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EYE ON AFRICA

Seven African countries' economies at risk over Brexit decision

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THE DEBATE

Britain votes out: What next?

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#TECH 24

The 'fintech' revolution

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FRANCE IN FOCUS

A certified 'palace': How hotels strive for excellence

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#THE 51%

In her own image: Women in Art

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REPORTERS

World War I: When northern France was on German time

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REVISITED

Video: Ugandan city still scarred by Lord's Resistance Army atrocities

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MEDIAWATCH

#Brexit sparks a storm on social media

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BUSINESS DAILY

Markets, pound plunge on Brexit vote

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An overview of the stories making the French and international newspaper headlines. From Monday to Friday live at 7.20 am and 9.20 am Paris time.

IN THE PAPERS

IN THE PAPERS

Latest update : 2012-07-03

Grim news and alarming psychoanalysis

Syrian President Bashar al-Assad apologises...to Turkey for shooting down a fighter jet. Also, Human Rights Watch investigates Syian torture centres. And there’s speculation about criminal prosecution of the Barclays bankers who rigged interest rates. For one paper that would not be enough, given the distorting effects that unconstrained power has on the brain activity of those running a virtually unregulated banking industry.

Human Rights Watch has investigated two dozen torture centres across Syria, and The Brisbane Times highlights witness accounts in which we read of stapled chests and electric shocks.

In the UK, the Barclays bankers responsible for rigging inter-banking rates could be prosecuted for criminal behaviour. The Independent argued the Chairman’s head should not have rolled though, as interest rate manipulation would have been below his level of oversight. CEO Bob Diamond should be the one to go. (Someone was listening, as Diamond has since stepped down).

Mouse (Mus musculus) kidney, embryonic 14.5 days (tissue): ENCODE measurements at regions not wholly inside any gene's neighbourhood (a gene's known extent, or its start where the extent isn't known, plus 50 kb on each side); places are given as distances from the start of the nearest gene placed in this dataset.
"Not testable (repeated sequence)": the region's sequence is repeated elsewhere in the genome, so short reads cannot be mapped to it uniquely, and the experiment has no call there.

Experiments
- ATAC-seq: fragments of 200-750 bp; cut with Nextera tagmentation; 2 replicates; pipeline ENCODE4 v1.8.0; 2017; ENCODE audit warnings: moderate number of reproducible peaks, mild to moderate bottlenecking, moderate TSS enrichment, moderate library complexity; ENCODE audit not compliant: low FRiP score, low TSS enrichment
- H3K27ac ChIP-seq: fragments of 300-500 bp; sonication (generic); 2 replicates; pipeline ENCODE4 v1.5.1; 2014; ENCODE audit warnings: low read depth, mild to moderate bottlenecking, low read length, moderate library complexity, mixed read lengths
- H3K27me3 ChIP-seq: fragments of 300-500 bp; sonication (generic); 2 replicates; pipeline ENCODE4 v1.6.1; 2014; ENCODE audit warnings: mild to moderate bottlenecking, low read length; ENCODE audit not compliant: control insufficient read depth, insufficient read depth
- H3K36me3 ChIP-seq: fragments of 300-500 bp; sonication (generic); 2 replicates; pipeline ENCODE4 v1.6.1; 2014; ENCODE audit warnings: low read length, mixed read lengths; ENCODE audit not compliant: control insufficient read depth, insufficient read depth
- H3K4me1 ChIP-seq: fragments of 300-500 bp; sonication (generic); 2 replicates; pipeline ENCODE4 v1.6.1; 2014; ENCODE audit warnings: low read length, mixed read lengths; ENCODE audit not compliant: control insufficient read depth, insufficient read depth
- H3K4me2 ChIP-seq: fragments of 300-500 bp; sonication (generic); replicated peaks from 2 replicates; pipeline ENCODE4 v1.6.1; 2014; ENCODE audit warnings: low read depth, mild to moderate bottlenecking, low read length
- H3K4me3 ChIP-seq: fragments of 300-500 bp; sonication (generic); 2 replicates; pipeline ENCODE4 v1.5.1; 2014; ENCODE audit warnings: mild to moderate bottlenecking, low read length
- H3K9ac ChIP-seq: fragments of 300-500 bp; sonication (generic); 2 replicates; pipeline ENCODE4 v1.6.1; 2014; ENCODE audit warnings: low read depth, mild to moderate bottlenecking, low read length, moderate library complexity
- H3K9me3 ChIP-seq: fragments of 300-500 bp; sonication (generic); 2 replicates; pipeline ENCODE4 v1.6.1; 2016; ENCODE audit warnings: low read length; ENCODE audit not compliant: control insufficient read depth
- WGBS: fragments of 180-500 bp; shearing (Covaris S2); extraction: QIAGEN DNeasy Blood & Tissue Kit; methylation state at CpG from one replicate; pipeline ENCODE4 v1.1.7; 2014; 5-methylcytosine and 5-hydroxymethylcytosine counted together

In an essay on The Psychology of Greed, the Guardian cites studies which look into the effects of power on the human brain. Bank bosses are more powerful than most elected officials – particularly after decades of deregulation, and holding onto power changes brains by boosting testosterone, which increases the dopamine in the brain's reward systems.

While moderate amounts encourage people to be more strategic and bolder, the logic goes, extreme forms distort personalities, making them egocentric, unempathetic and greedy for financial, sexual and material rewards.

All the while, the excess of unchecked power dulls their perception of risk, even when a storm is brewing.

By Kyle G. Brown

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Archives

2016-06-23 European Union

Britain's 'Day of Reckoning'

As Britain heads to the polls, the "Brexit" referendum is dominating newspapers in and out of the UK. France's La Croix calls June 23rd "D-Day" while Libération wonders "Qui est...

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2016-06-22 labour law

Government and trade unions 'arm-wrestle' over labour reform

FRENCH PAPERS - Weds. 22.06.16: Papers are continuing to focus on the arm-wrestling match between the government and trade unions. The government has drawn criticism for...

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2016-06-21 Italian politics

From Rome to Paris, women are conquering European cities

INTERNATIONAL PAPERS - Tues. 21.06.16: Papers continue to focus on the big wins for the anti-establishment Five Star Movement and women in local Italian elections. Also, British...

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2016-06-21 labour law

Will protests be banned?

FRENCH PAPERS - Tues. 21.06.16: Papers focus on the ongoing arm-wrestling match between the government and trade unions. Unions want to stage a new demonstration this Thursday...

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2016-06-20 Brexit

Leaving the LEAVE campaign: Tory member quits in protest

IN THE INTERNATIONAL PAPERS - Monday, June 20: Three days out from the UK's EU referendum, a top Tory member has left the Leave campaign over what she says are racist and...

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